In a statement released last Friday, the Government of Ontario announced that it had made changes to the building code in the Lower Don Lands to accelerate development in the area.

The changes made to Ontario Regulation 388/18 allow for the concurrent work in the Lower Don Lands to implement flood mitigation works and any private development.

“By reducing Ontario’s regulatory burden we’re smoothing the way for the first of many projects in the Lower Don area and sending the message that Ontario is open for business,” said Ontario’s Minister of Municipal Affairs and Housing Steve Clark at the time of the change. “Making a simple change in the building code specific to the Lower Don Lands means construction can happen at the same time flood protection infrastructure is being put in place. To protect health and safety, the building code amendment also prevents the buildings from being occupied until the flood risk is removed.”

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The change states that no one can occupy a premises in the Lower Don Lands area unless the building has been certified by the chief building official or their designate as being “no longer susceptible to flooding due to the completion of the flood protection features…” as evaluated by the Toronto and Region Conservation Authority.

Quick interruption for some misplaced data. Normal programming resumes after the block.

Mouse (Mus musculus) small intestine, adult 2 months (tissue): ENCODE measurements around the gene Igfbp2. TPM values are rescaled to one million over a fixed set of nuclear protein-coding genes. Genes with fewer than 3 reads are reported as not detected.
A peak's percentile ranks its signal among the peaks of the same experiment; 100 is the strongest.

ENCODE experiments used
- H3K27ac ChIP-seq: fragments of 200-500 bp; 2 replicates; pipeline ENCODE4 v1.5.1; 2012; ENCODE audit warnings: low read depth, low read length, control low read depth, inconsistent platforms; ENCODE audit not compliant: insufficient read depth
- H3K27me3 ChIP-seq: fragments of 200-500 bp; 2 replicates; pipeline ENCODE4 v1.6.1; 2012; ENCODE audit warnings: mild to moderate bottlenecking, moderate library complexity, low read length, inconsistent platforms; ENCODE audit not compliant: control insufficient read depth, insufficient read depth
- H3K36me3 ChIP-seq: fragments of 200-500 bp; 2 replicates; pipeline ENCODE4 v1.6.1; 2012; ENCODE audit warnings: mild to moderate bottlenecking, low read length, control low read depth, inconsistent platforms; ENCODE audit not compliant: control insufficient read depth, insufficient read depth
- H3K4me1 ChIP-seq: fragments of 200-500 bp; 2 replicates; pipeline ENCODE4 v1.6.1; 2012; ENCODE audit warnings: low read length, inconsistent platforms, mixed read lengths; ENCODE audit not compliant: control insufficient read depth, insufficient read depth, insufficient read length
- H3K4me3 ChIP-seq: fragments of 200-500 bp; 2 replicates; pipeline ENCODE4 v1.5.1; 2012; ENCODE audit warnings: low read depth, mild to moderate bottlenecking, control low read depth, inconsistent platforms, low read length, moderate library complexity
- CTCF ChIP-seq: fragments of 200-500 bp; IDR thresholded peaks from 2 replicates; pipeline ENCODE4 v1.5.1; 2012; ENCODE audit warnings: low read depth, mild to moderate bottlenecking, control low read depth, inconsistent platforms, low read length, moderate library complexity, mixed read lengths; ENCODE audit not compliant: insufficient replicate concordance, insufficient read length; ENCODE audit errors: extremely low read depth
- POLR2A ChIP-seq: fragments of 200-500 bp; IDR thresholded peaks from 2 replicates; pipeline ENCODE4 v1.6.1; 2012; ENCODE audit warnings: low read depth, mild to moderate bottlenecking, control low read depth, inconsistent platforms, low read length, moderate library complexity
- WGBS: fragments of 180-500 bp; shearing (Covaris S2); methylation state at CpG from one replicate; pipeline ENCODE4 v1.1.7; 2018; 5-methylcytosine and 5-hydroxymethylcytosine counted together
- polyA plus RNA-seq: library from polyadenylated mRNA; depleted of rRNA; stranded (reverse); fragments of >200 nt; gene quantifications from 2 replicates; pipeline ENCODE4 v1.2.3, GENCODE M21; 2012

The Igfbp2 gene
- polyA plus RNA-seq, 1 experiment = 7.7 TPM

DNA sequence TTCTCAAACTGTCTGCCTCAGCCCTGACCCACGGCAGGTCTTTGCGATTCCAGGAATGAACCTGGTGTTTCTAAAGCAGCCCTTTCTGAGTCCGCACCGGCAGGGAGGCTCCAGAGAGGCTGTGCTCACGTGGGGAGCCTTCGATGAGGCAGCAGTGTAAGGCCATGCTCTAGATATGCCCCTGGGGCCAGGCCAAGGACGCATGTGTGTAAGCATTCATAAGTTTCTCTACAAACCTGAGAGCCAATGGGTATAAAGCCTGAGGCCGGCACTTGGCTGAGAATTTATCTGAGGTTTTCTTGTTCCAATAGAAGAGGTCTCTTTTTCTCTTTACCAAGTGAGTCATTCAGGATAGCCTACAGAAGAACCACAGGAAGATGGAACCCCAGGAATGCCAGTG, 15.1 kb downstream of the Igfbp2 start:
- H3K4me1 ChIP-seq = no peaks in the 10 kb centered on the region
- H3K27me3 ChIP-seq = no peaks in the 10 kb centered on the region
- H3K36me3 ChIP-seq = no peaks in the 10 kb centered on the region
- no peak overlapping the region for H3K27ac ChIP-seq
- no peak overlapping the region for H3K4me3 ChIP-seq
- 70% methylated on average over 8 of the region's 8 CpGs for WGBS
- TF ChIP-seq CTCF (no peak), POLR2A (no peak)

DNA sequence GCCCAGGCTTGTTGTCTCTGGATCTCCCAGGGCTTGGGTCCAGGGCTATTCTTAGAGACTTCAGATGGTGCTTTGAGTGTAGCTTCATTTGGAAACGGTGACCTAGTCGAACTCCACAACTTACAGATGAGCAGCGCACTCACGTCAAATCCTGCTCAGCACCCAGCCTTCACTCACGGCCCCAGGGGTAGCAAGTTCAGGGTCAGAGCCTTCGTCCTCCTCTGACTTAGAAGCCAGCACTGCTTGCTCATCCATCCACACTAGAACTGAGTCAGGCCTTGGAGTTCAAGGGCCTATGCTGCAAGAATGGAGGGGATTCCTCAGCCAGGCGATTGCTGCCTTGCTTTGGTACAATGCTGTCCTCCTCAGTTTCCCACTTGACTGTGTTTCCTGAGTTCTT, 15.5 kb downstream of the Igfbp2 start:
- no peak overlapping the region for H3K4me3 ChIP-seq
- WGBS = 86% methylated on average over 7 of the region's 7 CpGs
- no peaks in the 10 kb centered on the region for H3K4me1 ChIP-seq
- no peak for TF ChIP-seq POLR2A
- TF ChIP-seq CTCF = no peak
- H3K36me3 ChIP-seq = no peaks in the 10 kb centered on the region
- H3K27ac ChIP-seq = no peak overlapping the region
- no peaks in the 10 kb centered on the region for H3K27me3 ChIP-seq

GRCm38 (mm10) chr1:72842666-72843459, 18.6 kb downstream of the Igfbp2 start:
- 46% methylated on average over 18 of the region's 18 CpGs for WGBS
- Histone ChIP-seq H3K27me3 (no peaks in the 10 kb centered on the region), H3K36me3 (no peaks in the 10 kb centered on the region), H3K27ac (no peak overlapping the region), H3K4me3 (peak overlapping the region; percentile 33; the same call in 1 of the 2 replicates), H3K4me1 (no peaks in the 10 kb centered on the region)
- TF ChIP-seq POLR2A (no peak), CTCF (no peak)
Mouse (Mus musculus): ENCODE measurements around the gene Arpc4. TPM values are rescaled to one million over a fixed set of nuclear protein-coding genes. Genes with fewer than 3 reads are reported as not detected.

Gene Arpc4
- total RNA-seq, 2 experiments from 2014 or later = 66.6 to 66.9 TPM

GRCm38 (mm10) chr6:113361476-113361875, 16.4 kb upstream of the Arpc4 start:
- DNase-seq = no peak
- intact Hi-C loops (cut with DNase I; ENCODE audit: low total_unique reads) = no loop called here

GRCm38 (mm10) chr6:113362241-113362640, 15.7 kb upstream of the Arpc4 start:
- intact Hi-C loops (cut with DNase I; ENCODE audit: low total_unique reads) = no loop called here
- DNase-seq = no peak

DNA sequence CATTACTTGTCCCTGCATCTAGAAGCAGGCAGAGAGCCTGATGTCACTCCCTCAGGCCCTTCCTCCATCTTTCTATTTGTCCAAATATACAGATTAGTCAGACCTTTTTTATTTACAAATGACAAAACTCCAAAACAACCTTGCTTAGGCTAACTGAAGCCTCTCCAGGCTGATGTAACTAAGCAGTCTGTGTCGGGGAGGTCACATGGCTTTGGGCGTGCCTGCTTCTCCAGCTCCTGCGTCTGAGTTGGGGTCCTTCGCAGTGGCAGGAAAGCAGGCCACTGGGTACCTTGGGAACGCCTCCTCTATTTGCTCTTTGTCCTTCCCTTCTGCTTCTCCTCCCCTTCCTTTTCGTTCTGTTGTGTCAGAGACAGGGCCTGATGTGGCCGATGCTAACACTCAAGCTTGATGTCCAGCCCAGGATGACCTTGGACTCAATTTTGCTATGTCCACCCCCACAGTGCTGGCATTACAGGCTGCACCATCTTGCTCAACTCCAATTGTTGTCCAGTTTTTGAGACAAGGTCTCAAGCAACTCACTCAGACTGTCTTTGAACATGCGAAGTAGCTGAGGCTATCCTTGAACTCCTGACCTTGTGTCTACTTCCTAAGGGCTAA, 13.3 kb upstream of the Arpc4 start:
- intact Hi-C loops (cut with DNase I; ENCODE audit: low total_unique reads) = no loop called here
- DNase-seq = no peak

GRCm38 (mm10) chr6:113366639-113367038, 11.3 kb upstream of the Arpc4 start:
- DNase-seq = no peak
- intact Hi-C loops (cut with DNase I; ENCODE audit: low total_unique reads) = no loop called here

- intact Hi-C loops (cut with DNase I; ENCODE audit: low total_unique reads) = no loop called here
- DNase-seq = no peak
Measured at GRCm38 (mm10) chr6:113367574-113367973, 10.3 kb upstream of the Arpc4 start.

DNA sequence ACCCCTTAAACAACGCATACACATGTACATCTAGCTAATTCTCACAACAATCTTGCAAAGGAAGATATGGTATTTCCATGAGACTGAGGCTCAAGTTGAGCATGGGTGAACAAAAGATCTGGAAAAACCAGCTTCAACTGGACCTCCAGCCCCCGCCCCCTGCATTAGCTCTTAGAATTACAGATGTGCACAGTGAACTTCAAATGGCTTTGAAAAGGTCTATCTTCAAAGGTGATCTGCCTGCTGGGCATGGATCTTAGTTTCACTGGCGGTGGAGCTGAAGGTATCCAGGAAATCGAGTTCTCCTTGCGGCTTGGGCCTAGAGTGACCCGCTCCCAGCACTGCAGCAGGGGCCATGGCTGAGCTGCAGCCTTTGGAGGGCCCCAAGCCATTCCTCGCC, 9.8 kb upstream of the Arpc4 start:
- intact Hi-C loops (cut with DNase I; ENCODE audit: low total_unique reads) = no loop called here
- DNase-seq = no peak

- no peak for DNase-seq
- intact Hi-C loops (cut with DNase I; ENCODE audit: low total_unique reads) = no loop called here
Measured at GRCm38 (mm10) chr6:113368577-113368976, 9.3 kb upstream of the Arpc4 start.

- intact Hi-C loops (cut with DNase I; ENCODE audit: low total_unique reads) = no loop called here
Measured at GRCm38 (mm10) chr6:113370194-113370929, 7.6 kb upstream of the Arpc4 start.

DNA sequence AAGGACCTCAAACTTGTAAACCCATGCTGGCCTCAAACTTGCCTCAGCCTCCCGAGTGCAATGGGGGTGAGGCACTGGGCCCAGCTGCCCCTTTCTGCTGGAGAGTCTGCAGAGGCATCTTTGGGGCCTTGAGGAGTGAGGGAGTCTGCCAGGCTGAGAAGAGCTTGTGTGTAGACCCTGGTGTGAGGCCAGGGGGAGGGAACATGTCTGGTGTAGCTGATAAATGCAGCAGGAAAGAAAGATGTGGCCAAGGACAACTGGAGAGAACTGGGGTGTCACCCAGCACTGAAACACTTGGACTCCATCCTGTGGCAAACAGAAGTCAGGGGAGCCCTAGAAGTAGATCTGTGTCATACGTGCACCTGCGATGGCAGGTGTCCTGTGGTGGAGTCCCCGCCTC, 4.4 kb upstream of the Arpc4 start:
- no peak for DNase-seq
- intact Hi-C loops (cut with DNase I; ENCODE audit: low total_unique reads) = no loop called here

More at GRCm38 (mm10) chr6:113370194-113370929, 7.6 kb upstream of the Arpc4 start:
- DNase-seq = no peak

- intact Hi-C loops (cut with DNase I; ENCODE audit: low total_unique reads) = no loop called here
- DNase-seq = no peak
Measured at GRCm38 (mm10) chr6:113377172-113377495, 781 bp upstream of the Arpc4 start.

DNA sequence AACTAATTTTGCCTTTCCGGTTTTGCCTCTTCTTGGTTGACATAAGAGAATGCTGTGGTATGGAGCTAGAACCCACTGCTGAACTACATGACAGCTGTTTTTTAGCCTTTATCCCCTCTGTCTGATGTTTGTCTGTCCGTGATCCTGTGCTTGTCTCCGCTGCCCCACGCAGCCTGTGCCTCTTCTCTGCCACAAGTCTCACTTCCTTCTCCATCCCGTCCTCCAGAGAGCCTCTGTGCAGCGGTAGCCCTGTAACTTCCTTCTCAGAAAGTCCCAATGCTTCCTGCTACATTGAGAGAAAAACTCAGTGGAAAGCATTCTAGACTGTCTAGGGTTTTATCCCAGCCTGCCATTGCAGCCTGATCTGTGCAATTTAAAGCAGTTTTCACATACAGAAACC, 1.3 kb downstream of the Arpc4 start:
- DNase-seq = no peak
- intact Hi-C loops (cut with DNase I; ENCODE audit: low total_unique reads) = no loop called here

“Any owner developer will have to provide confirmation that their construction will not conflict with flood protection construction,” said David Kusturin, chief project officer at Waterfront Toronto to Water Canada. Kusturin described the building code change as extremely positive. Normally, zoning would not be able to take place ahead of the flood mitigation project’s completion. The changes allows for zoning permissions and building permits ahead of the project finish.

“By reducing Ontario’s regulatory burden we’re smoothing the way for the first of many projects in the Lower Don area and sending the message that Ontario is open for business,” said Clark. In particular, First Gulf’s East Harbour development, a 12-million square foot development of office and and retail space will be able to get underway at the same time as the portlands flood projects, noted Kusturin.

Rendering of East Harbour development. Image Credit: First Gulf.

“Making a simple change in the building code specific to the Lower Don Lands means construction can happen at the same time flood protection infrastructure is being put in place,” said Clark. “To protect health and safety, the building code amendment also prevents the buildings from being occupied until the flood risk is removed.”

The Ontario government described the Lower Don area as a prime location for development, with plans for new waterfront parks, open spaces, green infrastructure, and brownfield remediation. Planning for a new integrated GO/Smart Track transit station is also underway. Streamlining provincial approvals with the City of Toronto will bring the project to market faster and will enable private and public infrastructure construction that will add an expected $5.1 billion to the Canadian economy.

Note: A previous version of this article stated the city could issue a permit before formalized zoning was in place, which was incorrect.

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